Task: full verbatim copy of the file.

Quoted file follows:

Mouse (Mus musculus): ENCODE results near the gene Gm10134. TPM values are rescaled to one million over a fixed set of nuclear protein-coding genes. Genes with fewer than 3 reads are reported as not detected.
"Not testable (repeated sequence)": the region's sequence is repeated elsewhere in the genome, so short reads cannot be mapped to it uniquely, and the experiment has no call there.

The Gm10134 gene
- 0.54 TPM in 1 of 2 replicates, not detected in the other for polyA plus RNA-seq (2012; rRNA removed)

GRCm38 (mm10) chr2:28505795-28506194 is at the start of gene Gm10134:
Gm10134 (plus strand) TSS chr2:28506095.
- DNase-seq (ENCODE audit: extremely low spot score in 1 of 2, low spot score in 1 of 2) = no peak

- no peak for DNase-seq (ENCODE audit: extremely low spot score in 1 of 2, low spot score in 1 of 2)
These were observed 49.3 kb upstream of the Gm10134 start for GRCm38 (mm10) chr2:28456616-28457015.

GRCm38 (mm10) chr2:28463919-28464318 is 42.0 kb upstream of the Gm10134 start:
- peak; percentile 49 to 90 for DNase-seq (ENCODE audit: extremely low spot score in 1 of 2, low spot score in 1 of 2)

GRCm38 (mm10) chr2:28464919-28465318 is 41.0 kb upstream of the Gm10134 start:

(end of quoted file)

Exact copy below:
Mouse (Mus musculus): ENCODE results near the gene Gm10134. TPM values are rescaled to one million over a fixed set of nuclear protein-coding genes. Genes with fewer than 3 reads are reported as not detected.
"Not testable (repeated sequence)": the region's sequence is repeated elsewhere in the genome, so short reads cannot be mapped to it uniquely, and the experiment has no call there.

The Gm10134 gene
- 0.54 TPM in 1 of 2 replicates, not detected in the other for polyA plus RNA-seq (2012; rRNA removed)

GRCm38 (mm10) chr2:28505795-28506194 is at the start of gene Gm10134:
Gm10134 (plus strand) TSS chr2:28506095.
- DNase-seq (ENCODE audit: extremely low spot score in 1 of 2, low spot score in 1 of 2) = no peak

- no peak for DNase-seq (ENCODE audit: extremely low spot score in 1 of 2, low spot score in 1 of 2)
These were observed 49.3 kb upstream of the Gm10134 start for GRCm38 (mm10) chr2:28456616-28457015.

GRCm38 (mm10) chr2:28463919-28464318 is 42.0 kb upstream of the Gm10134 start:
- peak; percentile 49 to 90 for DNase-seq (ENCODE audit: extremely low spot score in 1 of 2, low spot score in 1 of 2)

GRCm38 (mm10) chr2:28464919-28465318 is 41.0 kb upstream of the Gm10134 start: